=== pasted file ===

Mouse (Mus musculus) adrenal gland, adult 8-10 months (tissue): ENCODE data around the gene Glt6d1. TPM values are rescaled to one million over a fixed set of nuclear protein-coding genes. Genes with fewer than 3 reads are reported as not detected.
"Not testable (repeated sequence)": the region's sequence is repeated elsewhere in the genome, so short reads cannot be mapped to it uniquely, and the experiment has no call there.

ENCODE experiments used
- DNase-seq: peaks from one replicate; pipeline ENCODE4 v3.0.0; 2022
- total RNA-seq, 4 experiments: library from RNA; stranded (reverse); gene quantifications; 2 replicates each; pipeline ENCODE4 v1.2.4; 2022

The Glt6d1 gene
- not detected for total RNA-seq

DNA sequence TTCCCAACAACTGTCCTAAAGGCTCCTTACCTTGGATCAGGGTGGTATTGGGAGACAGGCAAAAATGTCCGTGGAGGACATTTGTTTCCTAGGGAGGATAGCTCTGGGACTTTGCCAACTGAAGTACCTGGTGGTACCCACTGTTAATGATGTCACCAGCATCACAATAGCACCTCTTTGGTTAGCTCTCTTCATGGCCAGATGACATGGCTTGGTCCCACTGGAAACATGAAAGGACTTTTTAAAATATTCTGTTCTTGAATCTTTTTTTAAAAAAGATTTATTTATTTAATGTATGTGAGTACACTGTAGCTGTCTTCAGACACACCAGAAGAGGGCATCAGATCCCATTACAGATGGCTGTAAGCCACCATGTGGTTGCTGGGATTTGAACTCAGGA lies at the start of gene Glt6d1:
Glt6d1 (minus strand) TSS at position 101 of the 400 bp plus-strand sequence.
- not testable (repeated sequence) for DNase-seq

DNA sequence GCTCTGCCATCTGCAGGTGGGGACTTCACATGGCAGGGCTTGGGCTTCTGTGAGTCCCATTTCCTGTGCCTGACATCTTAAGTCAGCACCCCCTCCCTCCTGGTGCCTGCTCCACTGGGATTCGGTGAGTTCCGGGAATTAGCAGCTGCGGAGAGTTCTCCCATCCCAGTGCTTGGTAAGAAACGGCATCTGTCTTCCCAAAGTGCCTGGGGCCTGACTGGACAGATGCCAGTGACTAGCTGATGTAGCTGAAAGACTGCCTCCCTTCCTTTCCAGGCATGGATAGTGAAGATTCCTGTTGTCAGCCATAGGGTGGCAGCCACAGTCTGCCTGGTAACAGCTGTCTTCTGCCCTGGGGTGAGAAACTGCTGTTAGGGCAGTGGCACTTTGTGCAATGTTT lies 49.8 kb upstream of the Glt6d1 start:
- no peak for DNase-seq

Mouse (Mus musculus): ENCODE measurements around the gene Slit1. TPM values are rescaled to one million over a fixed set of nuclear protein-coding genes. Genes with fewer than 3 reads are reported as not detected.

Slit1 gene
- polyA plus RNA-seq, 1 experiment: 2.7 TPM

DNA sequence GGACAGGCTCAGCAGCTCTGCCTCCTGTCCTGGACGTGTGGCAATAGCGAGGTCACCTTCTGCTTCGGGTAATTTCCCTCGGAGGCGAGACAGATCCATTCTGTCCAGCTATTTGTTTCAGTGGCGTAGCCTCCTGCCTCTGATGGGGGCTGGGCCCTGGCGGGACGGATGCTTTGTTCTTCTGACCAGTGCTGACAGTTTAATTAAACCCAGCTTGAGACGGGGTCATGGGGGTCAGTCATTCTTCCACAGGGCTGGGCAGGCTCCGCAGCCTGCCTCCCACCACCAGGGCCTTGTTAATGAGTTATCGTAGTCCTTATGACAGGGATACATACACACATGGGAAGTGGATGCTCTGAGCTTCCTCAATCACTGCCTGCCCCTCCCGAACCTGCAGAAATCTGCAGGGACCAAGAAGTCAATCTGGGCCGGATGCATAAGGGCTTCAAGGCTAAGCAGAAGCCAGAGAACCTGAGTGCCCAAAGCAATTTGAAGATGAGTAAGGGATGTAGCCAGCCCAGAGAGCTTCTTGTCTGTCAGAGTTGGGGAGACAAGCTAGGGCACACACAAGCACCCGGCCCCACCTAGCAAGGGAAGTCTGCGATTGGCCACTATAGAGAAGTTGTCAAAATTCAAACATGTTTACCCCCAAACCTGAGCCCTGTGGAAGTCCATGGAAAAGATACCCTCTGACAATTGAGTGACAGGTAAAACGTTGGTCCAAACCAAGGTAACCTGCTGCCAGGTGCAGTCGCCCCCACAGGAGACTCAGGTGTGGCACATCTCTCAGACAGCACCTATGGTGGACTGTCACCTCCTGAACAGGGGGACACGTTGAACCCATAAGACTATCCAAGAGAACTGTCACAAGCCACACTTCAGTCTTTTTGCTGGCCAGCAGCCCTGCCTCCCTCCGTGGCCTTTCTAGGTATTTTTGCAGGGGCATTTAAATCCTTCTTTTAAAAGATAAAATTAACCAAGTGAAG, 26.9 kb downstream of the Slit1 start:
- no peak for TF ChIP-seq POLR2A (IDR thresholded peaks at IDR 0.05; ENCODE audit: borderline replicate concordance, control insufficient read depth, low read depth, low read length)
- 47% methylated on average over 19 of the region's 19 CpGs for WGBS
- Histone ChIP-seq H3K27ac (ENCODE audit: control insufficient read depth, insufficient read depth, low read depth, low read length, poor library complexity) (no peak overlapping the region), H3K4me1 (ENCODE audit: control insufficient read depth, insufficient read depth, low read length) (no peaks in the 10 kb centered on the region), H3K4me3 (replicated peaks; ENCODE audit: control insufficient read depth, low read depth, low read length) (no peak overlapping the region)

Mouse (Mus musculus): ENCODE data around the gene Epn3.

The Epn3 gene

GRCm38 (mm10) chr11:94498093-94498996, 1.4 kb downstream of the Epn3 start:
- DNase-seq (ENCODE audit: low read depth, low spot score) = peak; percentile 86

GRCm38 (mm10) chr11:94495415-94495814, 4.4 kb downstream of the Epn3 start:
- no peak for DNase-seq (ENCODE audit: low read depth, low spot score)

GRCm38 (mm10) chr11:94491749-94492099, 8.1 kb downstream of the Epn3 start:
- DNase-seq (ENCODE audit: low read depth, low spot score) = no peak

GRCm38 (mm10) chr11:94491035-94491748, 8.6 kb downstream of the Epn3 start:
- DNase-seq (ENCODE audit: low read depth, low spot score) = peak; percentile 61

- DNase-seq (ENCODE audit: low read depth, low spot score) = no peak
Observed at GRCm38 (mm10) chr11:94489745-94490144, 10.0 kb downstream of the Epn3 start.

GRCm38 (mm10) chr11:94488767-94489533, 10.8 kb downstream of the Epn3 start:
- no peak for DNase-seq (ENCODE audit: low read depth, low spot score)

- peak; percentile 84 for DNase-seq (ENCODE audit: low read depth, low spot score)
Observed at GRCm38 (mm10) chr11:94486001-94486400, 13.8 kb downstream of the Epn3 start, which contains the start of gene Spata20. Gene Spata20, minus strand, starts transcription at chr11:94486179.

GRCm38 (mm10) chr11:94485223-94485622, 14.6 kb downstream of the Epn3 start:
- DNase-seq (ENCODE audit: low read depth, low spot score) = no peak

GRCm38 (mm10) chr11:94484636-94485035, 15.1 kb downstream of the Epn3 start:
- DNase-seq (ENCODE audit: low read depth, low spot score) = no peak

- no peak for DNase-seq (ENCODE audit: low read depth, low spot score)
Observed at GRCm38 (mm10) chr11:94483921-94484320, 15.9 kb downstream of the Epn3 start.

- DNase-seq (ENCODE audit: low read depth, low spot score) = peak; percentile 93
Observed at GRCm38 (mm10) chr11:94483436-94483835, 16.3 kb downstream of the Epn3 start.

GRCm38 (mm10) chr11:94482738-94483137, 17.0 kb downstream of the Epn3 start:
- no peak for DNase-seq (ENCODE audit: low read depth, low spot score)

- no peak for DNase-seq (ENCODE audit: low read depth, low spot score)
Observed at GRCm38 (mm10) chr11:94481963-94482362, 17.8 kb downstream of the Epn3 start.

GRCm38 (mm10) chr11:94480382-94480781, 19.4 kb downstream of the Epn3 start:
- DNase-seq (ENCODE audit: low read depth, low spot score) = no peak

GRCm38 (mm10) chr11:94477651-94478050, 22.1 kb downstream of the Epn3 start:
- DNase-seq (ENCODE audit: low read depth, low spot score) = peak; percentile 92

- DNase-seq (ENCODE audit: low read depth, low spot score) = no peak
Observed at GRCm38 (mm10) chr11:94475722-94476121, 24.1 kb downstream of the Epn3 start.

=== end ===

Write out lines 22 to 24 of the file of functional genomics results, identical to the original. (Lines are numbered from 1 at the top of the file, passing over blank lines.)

GRCm38 (mm10) chr11:94498093-94498996, 1.4 kb downstream of the Epn3 start:
- DNase-seq (ENCODE audit: low read depth, low spot score) = peak; percentile 86

GRCm38 (mm10) chr11:94495415-94495814, 4.4 kb downstream of the Epn3 start: